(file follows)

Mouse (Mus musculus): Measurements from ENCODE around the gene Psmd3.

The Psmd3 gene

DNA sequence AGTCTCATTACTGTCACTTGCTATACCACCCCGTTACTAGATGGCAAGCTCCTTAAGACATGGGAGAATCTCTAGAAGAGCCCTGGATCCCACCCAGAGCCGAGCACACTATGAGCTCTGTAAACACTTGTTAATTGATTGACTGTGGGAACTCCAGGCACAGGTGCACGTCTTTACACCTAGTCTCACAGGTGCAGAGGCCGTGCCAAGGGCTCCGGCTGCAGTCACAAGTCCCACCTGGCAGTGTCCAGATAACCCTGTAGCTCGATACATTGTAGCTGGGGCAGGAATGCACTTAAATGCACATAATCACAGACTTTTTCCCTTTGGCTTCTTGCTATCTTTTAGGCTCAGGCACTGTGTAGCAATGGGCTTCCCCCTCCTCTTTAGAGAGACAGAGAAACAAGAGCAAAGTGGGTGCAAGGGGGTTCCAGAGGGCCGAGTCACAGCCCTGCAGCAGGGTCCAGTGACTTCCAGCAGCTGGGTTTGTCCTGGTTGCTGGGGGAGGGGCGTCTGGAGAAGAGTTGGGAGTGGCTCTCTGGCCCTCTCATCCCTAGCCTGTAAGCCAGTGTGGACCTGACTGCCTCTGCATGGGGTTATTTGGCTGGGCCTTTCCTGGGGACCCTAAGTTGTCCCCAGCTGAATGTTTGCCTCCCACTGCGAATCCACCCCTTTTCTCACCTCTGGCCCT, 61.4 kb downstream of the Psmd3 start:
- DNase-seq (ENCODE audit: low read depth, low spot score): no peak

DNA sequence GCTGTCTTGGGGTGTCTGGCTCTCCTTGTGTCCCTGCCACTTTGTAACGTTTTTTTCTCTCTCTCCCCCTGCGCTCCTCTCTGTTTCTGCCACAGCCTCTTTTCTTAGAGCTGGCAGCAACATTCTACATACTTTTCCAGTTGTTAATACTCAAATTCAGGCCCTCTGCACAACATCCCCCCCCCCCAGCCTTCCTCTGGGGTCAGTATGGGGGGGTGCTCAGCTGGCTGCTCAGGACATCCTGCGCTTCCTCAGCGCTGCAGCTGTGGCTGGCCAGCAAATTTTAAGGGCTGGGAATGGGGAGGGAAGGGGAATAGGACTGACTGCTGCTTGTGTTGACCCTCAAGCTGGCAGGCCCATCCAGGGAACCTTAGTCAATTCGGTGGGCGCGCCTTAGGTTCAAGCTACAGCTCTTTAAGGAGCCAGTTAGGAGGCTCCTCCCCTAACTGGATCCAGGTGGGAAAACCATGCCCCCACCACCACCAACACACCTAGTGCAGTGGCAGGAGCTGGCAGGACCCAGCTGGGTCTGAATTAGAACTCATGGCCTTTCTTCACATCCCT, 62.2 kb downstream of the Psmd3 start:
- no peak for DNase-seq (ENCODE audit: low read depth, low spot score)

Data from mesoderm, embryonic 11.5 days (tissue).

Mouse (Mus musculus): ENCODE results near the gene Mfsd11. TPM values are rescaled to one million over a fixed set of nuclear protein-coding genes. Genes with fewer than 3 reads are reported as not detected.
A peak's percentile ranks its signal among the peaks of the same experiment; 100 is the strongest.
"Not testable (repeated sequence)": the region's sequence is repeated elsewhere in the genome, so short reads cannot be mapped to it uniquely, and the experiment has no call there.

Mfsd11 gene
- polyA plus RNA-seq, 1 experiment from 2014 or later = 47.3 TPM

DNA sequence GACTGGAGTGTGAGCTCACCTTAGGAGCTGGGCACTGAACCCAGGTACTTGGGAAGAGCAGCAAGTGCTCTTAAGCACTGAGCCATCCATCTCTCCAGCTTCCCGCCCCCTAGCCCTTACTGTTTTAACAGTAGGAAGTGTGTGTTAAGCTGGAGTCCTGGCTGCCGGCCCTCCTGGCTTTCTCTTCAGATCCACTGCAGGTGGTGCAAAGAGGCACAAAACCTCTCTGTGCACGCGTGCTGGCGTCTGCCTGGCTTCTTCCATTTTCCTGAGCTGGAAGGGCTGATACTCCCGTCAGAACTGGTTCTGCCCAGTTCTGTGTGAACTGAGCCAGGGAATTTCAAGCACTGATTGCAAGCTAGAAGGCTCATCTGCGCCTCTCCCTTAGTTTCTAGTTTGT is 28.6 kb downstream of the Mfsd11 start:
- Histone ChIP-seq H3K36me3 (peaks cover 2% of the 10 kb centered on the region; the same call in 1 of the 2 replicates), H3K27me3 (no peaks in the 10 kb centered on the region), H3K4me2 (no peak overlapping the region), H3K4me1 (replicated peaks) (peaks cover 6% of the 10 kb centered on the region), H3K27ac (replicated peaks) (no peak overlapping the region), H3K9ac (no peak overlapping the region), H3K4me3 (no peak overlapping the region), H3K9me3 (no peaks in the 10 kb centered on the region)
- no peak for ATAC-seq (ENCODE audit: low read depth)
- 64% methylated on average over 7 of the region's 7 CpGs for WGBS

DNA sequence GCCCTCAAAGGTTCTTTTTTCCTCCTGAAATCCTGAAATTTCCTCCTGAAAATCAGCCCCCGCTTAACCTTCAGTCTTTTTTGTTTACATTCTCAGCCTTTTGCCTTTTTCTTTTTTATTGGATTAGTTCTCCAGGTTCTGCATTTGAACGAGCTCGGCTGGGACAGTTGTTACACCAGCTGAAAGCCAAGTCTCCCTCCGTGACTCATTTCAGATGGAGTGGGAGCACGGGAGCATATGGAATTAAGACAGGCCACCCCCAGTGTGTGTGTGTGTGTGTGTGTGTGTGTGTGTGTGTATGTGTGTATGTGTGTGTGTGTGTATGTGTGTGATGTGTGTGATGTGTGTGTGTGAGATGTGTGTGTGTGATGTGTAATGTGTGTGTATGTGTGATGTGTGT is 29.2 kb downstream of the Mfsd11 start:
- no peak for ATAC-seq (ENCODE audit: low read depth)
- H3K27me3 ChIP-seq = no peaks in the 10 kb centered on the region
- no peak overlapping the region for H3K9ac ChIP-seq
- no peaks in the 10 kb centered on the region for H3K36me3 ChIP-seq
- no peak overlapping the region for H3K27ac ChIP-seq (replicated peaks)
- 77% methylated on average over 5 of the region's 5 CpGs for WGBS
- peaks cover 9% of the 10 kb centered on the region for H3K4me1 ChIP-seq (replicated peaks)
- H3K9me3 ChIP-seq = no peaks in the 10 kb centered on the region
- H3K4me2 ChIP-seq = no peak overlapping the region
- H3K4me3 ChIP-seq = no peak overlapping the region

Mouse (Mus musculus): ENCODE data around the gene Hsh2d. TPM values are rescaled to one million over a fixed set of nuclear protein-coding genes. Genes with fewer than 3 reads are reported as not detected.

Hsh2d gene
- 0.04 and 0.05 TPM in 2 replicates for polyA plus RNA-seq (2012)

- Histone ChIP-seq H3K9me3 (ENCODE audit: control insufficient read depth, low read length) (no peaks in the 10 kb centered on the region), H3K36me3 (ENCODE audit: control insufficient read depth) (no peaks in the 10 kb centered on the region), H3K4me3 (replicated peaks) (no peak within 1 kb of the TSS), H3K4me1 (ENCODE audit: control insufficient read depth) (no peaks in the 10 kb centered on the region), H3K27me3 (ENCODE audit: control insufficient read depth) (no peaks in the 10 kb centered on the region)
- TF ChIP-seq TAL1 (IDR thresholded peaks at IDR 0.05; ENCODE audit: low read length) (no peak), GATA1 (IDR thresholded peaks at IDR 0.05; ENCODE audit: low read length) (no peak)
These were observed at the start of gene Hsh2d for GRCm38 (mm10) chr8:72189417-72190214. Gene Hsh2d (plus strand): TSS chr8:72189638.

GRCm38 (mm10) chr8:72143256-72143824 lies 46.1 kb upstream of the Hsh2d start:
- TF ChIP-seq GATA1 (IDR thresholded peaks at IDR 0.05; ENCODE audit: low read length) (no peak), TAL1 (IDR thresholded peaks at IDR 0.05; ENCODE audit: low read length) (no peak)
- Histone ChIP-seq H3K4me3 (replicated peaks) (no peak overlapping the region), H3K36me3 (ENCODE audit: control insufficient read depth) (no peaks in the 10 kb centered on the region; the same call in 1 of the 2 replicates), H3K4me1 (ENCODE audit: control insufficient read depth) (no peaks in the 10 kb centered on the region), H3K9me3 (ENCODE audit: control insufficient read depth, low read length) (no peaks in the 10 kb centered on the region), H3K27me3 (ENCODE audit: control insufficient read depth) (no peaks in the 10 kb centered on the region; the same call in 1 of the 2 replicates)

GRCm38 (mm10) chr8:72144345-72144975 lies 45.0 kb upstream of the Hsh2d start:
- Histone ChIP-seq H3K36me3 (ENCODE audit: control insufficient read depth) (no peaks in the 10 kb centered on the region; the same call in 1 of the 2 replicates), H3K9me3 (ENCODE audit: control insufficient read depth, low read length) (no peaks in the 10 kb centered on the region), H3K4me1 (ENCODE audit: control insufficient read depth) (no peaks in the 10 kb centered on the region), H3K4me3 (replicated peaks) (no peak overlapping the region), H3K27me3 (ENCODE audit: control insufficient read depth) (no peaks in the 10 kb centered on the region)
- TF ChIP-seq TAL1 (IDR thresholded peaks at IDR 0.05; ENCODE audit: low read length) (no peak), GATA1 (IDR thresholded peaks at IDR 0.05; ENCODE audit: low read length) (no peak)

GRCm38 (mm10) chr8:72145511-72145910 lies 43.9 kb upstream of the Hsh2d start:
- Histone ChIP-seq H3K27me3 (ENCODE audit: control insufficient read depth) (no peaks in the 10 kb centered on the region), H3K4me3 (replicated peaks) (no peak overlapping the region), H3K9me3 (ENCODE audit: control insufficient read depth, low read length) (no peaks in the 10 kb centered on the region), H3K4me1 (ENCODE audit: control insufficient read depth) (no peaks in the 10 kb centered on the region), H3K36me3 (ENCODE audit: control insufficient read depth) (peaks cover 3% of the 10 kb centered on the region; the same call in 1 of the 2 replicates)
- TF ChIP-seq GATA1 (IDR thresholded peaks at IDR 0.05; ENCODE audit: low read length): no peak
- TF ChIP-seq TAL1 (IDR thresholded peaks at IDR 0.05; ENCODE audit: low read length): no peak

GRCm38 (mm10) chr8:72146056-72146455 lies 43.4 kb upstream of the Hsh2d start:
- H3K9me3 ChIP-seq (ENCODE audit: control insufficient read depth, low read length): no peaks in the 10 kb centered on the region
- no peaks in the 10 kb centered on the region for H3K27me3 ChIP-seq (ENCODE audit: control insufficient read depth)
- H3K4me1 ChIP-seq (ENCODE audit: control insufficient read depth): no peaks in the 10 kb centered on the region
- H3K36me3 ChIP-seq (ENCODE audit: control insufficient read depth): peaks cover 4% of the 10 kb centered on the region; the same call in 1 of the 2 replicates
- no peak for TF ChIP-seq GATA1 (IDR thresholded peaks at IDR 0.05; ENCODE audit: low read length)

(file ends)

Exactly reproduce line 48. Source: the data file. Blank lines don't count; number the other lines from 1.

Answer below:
- H3K36me3 ChIP-seq (ENCODE audit: control insufficient read depth): peaks cover 4% of the 10 kb centered on the region; the same call in 1 of the 2 replicates